A new biography of Alex Salmond paints him as a man capable of "explosive rages" whose "merciless criticism" left some of his staff "an emotional train wreck".
Ahead of the Scottish National Party’s annual conference in Perth this week, the weekend press in Scotland has been full of news of the start of the SNP’s electioneering ahead of next year’s Holyrood poll, revelations about Alex Salmond’s temperament, and calls to reignite the debate over independence.
The conference comes as Scotland on Sunday has published extracts of the SNP leader’s biography, “Against the Odds”. Written by David Torrance, it does not paint a flattering picture of the first minister.
Opening his piece, Scotland on Sunday journalist Tom Peterkin explains:
A new biography of Alex Salmond paints the SNP leader as a man capable of “explosive rages” whose “merciless criticism” could leave members of his staff “an emotional train wreck”. The First Minister is revealed as a hard taskmaster whose demands led one former staff member to conclude that it “wasn’t actually possible to work for Alex and maintain a serious (outside) relationship”, the book claims.
The extract comes as the SNP launched a pre-election campaign, with Salmond announcing that the party’s leader in Westminster Angus Robertson is to lead the party’s Scottish Parliament election campaign.
In doing so, MrSalmond outlined his likely mantra in the run up to next May’s poll, saying:
“We have another election to win. And our message in that election will be clear and simple: together, as a nation, we can make Scotland better. We can build a country that is wealthier, safer and fairer. And the more responsibilities we have, the more independence, the more we can achieve.”
It was also announced that 1 million potential voters can expect a phone call from the SNP this week “to hear their views on Scotland’s future and their priorities for the next Scottish Government”. Mr Robertson said:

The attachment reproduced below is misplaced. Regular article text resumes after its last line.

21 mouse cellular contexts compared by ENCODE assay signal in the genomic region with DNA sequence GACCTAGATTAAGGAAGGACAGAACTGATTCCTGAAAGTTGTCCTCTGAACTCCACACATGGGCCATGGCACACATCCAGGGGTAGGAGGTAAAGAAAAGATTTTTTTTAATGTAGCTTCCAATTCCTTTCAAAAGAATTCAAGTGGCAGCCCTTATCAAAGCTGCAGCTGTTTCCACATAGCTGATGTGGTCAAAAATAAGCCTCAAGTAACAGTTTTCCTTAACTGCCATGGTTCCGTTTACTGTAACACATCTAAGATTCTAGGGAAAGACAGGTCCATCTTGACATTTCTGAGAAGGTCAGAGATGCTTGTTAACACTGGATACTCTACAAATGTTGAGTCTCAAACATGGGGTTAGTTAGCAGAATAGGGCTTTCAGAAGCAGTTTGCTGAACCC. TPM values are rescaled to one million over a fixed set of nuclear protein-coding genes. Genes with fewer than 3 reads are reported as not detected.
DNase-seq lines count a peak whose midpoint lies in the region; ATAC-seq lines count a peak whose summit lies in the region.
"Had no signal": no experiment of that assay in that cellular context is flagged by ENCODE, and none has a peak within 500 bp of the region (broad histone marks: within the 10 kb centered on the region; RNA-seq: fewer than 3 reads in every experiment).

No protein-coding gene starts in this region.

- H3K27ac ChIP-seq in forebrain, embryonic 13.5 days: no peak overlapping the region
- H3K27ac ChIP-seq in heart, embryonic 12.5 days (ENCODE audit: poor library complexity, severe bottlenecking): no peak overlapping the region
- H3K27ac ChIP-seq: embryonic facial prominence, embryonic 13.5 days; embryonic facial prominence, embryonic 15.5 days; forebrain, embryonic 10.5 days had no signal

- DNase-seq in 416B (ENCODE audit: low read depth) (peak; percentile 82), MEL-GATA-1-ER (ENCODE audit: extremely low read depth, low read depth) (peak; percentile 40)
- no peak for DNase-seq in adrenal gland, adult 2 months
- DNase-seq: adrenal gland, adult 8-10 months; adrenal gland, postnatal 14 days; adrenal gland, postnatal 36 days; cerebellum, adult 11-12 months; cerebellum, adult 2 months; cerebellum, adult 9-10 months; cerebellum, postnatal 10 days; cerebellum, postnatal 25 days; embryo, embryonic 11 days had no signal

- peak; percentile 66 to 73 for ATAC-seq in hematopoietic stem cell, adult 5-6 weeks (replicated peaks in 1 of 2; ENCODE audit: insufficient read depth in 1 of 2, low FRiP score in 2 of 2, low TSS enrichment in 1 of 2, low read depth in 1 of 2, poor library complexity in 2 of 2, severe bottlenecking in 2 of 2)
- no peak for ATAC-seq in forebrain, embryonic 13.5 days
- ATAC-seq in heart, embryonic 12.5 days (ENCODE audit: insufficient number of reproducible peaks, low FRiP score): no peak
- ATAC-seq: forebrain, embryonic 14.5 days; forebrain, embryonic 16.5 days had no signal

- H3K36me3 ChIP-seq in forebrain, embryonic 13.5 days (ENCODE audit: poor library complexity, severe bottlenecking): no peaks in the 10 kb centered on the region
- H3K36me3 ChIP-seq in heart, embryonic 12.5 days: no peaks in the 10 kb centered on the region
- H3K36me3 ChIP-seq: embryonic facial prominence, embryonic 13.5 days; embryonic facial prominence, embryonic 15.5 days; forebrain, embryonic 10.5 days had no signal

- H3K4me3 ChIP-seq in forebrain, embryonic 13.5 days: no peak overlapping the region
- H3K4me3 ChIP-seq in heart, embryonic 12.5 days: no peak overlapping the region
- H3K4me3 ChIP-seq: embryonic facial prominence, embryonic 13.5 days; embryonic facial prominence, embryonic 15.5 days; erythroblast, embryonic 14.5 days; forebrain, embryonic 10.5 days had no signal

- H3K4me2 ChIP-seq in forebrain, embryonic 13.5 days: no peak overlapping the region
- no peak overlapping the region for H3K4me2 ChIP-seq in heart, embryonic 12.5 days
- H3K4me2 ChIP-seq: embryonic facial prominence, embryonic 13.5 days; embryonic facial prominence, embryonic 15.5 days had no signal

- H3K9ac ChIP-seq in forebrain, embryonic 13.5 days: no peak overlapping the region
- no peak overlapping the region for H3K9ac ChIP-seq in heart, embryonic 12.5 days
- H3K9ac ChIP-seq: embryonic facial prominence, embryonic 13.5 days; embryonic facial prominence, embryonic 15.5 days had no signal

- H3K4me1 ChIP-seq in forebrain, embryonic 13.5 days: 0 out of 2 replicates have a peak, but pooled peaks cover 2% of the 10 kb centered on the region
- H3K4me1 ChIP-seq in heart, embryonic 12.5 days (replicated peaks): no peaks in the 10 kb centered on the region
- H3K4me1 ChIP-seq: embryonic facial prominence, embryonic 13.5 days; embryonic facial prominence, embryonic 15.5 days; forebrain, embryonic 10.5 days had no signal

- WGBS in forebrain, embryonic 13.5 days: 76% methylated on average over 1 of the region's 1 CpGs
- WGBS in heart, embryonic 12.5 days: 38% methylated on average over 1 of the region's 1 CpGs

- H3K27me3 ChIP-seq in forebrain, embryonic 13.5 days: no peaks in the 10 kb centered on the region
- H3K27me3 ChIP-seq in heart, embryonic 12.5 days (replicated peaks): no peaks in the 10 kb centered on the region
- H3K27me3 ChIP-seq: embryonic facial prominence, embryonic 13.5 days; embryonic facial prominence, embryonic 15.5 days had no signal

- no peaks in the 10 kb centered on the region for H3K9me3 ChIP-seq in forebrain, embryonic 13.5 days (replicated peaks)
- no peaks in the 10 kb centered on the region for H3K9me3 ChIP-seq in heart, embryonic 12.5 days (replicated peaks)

“We enter this contest from a strong position with Scotland’s only credible first minister and an experienced team from Cabinet to our hard-working MSPs and community campaigners.”
Despite the optimistic words, however, the SNP will face a stiff challenge, afflicted as it has been by a series of bad headlines:
• In September, polling for YouGov put Labour 10 points ahead of the SNP;
• Last month, education secretary Michael Russell made an embarrassing u-turn on his party’s manifesto commitments on class sizes;
Meanwhile, following Mr Salmond’s decision to abandon plans to push ahead with an independence referendum in this parliament, one former leader has criticised what he views as independence having been “relegated as a solution” to Scotland’s economic difficulties.
Speaking prior to delivering the Scotland on Sunday lecture at this week’s SNP conference, Gordon Wilson, who led the party during the 1980s, said:
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“Britain is a failing state and I don’t think people realise yet the difficulties it has. It is a world power unable to support its military. It is bankrupt. Staying with it is the Titanic option. But if Britain is bankrupt, why not Scotland? I make the point that jobs come from resources.
“Oil, which is still going to be worth a hell of a lot of money for some time. A new issue is tidal power and we have got to get in at the ground floor there.”